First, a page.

My Teacher HERO

In honor of celebrating Teachers are Heroes with the TpT Sale I am also linking up with some great people to talk about some of my teacher heroes.  Thanks to Lucky Frogs Lilypad for hosting!

I have so many teacher heroes!  My heroes range from the teachers I've taught alongside in the trenches over the past 13 years as well as the teachers who have taught me along the way.  Thanks to Facebook I am able to keep up with many of them, though some from my childhood remain out of touch.  However, one teacher stands out amongst all of them.  This teacher wasn't a grade school teacher, but rather a college professor (a group we often forget I think at times).

Dr. Roland

Dr. Roland was an amazing teacher.  I was blessed to have Dr. Roland for more four or five classes in college at a tiny little baptist school in central Texas.  I had heard that he was tough and sarcastic to boot.  I went into his class with the flippant attitude of a freshman expecting that this class was just another obstacle to get me to where I wanted to go. wasn't.  Dr. Roland quickly saw through what I was doing and he challenged me.  This time the challenge was different from my past experiences.  I was challenged not to be the same as everyone else, but to be better.  He pushed me to be a better me and to find my strengths.

Dr. Roland also taught me that you don't have to follow the crowd in teaching.  I was taught great techniques that involved thinking outside the box and being different in my instruction.  I was also taught that you have to listen to your students' needs and make sure they are met.  We went beyond the curriculum in our classes with Dr. Roland.  I still remember the day we pulled out markers and were instructed to take of our socks and shoes and put the marker between our what the heck?  (I still remember thinking, ummm I'll pass).  As we did this activity, and not well I might add, we learned a valuable lesson.  Dr. Roland had us put down the markers and discuss what we felt and how it happened. He then explained that this is how small children feel when writing at first.  He used it to explain fine motor skills to us within the realm of child development.  This is just one of the many, many lessons I taught from him.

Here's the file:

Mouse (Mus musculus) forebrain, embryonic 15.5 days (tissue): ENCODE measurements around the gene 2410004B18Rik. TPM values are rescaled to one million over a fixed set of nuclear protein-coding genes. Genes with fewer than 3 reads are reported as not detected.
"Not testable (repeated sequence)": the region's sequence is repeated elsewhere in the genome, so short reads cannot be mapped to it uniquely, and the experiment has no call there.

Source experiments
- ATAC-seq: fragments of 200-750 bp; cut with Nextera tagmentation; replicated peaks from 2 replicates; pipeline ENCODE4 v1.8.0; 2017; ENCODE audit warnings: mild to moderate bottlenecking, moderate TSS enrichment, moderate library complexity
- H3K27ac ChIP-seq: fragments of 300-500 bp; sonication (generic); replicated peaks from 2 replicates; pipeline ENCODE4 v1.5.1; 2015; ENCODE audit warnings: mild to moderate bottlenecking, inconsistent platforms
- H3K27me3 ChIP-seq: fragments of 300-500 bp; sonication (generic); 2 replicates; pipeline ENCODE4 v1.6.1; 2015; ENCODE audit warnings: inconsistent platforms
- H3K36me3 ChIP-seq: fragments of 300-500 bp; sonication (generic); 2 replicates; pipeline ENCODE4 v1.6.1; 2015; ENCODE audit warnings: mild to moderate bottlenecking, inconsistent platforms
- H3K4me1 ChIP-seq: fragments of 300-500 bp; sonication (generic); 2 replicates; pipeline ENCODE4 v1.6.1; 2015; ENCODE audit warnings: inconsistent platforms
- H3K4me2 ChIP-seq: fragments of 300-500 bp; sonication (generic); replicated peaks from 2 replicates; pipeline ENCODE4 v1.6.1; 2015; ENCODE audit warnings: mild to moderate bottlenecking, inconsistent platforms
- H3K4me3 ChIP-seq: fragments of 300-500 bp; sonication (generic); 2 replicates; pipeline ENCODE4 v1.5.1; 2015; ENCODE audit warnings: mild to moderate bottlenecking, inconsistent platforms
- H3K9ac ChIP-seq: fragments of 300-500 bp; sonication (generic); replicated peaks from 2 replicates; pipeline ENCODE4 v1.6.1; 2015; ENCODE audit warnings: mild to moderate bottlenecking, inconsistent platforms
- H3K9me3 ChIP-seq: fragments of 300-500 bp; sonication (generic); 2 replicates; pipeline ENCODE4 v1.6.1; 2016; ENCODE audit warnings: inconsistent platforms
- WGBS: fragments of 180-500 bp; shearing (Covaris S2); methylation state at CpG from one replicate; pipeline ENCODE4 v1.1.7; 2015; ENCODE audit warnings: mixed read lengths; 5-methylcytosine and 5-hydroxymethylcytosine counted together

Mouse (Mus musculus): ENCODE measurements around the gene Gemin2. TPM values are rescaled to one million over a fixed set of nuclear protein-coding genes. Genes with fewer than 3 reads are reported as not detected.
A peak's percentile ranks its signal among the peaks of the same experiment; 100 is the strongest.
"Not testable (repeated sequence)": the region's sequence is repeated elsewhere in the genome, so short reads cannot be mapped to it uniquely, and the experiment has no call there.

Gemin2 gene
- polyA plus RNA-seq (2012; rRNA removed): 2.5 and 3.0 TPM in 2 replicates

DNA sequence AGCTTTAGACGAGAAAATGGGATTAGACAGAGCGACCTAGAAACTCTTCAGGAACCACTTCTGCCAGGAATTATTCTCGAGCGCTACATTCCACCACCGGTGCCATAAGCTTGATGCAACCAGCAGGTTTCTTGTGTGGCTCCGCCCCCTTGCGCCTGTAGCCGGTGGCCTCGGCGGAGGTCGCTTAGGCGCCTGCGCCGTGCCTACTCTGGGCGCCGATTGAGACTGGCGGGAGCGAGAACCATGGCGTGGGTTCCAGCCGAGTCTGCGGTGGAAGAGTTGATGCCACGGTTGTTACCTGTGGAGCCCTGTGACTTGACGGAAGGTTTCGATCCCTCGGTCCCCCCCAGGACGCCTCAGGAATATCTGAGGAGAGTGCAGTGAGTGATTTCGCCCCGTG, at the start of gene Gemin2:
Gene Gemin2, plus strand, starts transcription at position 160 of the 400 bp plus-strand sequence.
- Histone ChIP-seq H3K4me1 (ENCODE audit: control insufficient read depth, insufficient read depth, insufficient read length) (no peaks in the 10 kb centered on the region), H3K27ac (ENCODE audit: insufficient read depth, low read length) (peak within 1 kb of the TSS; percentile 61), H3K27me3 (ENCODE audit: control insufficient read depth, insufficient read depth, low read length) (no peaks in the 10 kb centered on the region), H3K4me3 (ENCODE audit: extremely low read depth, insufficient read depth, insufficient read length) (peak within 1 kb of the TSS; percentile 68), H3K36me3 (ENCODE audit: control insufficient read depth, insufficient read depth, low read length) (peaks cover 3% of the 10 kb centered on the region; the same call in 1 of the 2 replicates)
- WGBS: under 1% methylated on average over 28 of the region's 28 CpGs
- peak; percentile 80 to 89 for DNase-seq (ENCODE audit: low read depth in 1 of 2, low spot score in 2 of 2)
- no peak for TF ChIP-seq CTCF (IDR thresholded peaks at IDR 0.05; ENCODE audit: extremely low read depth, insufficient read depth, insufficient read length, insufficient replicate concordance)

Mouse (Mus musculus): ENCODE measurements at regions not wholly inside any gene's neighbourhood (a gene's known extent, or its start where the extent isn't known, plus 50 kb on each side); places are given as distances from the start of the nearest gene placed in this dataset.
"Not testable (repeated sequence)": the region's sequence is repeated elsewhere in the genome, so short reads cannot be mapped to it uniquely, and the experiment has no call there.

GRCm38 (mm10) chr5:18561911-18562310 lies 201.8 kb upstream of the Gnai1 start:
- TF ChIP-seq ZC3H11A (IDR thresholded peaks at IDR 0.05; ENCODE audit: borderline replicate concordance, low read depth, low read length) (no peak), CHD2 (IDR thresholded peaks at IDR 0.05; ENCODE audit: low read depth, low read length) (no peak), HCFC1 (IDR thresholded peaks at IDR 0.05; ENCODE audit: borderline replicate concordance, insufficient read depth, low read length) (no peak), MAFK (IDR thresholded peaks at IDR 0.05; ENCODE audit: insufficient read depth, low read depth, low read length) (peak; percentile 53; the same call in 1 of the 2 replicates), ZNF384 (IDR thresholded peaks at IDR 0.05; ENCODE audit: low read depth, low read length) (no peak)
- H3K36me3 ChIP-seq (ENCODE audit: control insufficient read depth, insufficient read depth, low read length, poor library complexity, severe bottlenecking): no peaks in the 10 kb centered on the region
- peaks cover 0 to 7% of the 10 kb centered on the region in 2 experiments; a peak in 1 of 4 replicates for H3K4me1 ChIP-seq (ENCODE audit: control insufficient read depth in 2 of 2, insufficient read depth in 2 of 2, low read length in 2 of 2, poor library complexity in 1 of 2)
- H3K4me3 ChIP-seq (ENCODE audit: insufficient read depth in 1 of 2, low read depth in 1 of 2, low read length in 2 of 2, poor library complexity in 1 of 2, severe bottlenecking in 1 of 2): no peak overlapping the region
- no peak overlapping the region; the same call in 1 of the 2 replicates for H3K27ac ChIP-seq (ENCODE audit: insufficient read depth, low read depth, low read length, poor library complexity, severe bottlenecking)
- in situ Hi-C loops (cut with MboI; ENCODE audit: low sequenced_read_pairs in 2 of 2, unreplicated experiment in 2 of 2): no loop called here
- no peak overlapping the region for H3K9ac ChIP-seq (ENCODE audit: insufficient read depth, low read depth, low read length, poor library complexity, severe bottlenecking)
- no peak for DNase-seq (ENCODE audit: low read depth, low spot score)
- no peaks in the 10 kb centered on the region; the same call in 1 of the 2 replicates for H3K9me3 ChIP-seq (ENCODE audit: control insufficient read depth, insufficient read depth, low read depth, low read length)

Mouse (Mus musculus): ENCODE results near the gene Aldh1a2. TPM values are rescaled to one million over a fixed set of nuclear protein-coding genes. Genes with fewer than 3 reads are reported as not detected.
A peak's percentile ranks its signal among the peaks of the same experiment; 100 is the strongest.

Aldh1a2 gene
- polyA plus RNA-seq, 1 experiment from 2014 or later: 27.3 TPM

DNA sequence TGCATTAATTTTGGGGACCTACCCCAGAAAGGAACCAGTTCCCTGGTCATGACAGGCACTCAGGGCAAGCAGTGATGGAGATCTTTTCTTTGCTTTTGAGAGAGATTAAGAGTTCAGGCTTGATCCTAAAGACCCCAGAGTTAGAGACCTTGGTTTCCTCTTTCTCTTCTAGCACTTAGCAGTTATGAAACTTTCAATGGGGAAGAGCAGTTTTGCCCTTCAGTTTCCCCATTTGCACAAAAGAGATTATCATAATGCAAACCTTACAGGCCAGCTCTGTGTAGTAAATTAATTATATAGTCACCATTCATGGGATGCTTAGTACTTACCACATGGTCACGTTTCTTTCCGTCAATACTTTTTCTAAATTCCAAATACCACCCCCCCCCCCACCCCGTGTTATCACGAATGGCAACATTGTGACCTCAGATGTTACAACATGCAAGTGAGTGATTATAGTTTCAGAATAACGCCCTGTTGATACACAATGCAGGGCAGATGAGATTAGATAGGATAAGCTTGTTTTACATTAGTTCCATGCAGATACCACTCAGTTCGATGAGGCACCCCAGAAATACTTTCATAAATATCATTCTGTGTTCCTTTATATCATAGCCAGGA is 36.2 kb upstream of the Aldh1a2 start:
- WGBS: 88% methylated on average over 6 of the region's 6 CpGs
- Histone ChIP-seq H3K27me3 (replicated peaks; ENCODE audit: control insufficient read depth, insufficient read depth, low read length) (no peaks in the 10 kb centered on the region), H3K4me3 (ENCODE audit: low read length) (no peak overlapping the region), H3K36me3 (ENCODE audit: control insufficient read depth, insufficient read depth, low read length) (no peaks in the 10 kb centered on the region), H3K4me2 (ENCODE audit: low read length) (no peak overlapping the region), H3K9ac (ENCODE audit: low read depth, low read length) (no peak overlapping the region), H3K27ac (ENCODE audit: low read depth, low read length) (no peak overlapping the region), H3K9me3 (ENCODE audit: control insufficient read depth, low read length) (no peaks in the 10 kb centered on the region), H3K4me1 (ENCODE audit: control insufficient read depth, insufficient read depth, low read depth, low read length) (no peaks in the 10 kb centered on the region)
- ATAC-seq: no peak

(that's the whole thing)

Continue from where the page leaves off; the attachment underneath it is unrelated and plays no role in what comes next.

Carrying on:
Beyond the classroom, one thing I loved about Dr. Roland was his life outside of school.  He contributed in the community, was involved in church, and he pursues other interests that were so fun and different!  He truly taught me I could be all I wanted to be.

The biggest lesson this man taught me came in a conversation we had my freshmen year.  I had been up to something...not sure what.  Dr. Roland looked me in the eyes and said, "You can be like the people around you, or you can be what you were meant to be."  Those words have stuck with me.  I have had many great people in my life, parents included, who attempted to realize my capabilities.  It was in the months after that where I found what Dr. Roland meant.  If it had not been for this one professor who was willing to push me, I would not have graduated from my program early.  I would not have gotten my Masters degree if it weren't for him and I would most certainly not be finishing a PhD without having had a teacher like him in college.

Teacher's truly make the difference in a child's or young adult's life.  Teachers have the power to make or break dreams and to ignite a fire within that burns far beyond the days and months they spend teaching.  Thank you for all of you who are heroes in some child's life!  You truly are amazing!

1 comment:

  1. Oh, I can only imagine the looks he must have gotten when he asked you to take off your shoes and socks! But what a powerful lesson :) Thanks for linking up!